The Qi standard defines the detailed requirements for the coils in the transmitter, the covering materials, the geometries and the electrical characteristics. This means that the products of different manufacturers are fully interoperable.
The base station can include one or more power transmitters, while the mobile device contains a single power receiver. The power transfer is obtained by inductive coupling between the primary and secondary coils. These coils realise a resonant transformer in the air. This is able to transfer electric power with an efficiency that is comparable to those of a metal conductor.
The transmitters and receivers from the main microelectronic companies perform all the key control functions, ensuring compliance with the most critical standards on the market and providing customers with certified turnkey Qi solutions. The STWLC family of receivers from STMicroelectronics can efficiently charge any battery, such as single-cell Li-ion or Li-polymer, and support direct charging. The STWLC04 is an integrated wireless power receiver suitable for use in wearable applications. It is designed for 1W power transfer based on the Qi protocol, with digital control and I2C interface for a high degree of personalisation. Efficient power transfer is enhanced by keeping power consumption low while waiting for a receiver, plus the foreign object detection (FOD) function maximises safety. This is complemented by the STWBC-MC 15W wireless battery charger transmitter - which can control multiple charging coils. Compliant with the latest Qi 1.2.4 specifications, it is specifically designed to support the Qi MP-A15 extended power profile (EPP) topology.
NXP's NXQ1TXH5 has a dedicated analogue ping circuit to detect devices available according to the Qi standard. It offers a fully integrated transmitter solution that includes a 5V full-bridge power stage to drive a Qi transmitter coil directly, as defined in the Qi A5, A11, A12 and A16 5V standards.
Semtech offers the revolutionary LinkCharge technology to address the need for wireless charging hardware that supports multiple portable devices at the same time. The LinkCharge LP platform simultaneously charges multiple wireless charging receivers with spatial freedom for devices. The TS51223 is a fully integrated wireless power receiver for low power wearable applications requiring a low cost, space-saving solution (Figure 3).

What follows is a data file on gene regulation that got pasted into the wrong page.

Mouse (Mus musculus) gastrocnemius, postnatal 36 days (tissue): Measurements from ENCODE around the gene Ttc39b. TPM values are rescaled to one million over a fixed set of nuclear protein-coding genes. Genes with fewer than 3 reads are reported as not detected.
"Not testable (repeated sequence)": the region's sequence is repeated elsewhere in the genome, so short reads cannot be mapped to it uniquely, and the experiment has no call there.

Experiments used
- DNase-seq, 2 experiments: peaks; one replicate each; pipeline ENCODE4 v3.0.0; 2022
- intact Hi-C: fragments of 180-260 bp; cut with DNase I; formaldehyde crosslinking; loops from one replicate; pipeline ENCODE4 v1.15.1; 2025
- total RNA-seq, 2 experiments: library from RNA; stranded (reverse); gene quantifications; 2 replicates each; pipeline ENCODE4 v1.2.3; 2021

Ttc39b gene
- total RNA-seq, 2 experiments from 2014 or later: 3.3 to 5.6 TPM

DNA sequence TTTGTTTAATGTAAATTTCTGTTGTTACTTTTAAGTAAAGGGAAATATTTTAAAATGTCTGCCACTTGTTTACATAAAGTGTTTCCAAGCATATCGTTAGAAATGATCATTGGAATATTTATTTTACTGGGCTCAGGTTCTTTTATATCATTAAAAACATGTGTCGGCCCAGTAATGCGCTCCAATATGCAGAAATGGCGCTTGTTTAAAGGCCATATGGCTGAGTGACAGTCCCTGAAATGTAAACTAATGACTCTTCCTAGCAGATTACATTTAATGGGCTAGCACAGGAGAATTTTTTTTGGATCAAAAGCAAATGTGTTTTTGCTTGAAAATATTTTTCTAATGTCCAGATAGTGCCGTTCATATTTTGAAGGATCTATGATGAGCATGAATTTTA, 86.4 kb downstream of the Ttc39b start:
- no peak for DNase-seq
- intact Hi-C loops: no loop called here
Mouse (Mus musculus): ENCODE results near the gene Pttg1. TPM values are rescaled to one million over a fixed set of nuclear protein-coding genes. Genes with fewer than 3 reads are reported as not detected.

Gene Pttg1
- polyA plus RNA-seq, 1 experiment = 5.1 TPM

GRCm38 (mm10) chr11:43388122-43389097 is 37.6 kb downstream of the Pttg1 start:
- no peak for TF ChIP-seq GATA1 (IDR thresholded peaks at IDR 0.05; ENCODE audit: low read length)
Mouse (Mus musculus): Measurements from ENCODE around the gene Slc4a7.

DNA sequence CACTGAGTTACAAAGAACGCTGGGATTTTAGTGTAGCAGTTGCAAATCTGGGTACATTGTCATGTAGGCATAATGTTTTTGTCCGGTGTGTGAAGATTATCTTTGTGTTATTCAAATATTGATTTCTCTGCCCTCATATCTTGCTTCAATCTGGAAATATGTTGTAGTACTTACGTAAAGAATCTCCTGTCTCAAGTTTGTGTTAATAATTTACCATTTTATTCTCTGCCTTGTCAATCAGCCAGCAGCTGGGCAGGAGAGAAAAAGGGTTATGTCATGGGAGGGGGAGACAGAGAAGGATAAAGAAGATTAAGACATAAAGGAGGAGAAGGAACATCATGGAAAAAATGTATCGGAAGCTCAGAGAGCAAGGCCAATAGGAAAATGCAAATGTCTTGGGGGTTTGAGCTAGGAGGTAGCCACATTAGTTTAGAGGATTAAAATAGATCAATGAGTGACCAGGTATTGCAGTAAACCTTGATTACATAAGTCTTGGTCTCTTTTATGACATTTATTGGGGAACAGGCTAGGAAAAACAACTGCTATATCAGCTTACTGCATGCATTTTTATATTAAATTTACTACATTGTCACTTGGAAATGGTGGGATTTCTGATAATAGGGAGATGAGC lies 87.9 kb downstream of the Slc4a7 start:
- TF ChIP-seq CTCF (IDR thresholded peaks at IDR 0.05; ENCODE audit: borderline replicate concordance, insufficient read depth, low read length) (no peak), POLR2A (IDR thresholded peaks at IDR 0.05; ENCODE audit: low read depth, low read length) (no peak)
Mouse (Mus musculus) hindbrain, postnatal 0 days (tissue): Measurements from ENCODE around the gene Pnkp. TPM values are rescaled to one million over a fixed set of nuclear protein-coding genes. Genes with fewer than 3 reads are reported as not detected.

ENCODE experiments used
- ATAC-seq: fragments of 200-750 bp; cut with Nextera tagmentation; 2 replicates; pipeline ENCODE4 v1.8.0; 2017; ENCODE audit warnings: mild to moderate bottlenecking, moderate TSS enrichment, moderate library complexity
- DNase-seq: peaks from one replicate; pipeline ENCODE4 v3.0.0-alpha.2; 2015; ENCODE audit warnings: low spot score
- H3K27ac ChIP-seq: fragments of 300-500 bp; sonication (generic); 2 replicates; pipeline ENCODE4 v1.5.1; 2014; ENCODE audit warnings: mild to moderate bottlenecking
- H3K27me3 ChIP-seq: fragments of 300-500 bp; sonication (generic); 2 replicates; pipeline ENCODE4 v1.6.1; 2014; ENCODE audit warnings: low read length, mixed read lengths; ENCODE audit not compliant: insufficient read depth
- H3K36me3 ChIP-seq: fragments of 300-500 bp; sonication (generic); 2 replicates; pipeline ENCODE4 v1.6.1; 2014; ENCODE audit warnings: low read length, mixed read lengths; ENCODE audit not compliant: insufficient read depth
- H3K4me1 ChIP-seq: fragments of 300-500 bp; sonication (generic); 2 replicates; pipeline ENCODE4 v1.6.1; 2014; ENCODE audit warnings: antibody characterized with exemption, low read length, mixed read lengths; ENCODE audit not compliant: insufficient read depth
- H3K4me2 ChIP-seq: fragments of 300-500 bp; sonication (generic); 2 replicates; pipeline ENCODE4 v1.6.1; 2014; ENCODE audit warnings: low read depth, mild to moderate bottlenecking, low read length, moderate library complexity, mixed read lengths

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Figure 3: Typical Application Circuit for TS51223/TS80002/TS51231 Transmitters.
Texas Instruments’ TIDA-00881 is designed to add the Qi-compliant wireless power functionality to other low power boards available from the company. It employs a 19mm loop, with a wireless receiver that is compatible with the Qi protocol. For charging, it is sufficient to position the coil on any wireless charger, and thus to recharge a 3.6V battery. This battery will manage the Launchpad with 3.3V and provide 5V for any additional modules (see Figure 4). Texas Instruments offers in its design the use of a LIR2032 Li-ion cell. This can supply an ongoing maximum current of 50mA (with peaks up to 60mA). Another design solution for initial prototyping purposes is the IDT WP3W-RK. This is suitable for wireless applications ranging from 0.5W to 3W. The reference kit includes both the transmitter (P9235A-R-EVK) and the receiver (P9027LP-R-EVK) elements and offers up to 80% system efficiency at 3W.
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Figure 4: Block Diagram for the TIDA-00881.
WPT clearly has all the features needed to revolutionise the electronics market - enabling efficient power transfer in a far more convenient manner. Future developments of this technology are mainly destined to focus on extending its scope to serve medium and high-power applications. This should allow it to prove its long-term value to modern society.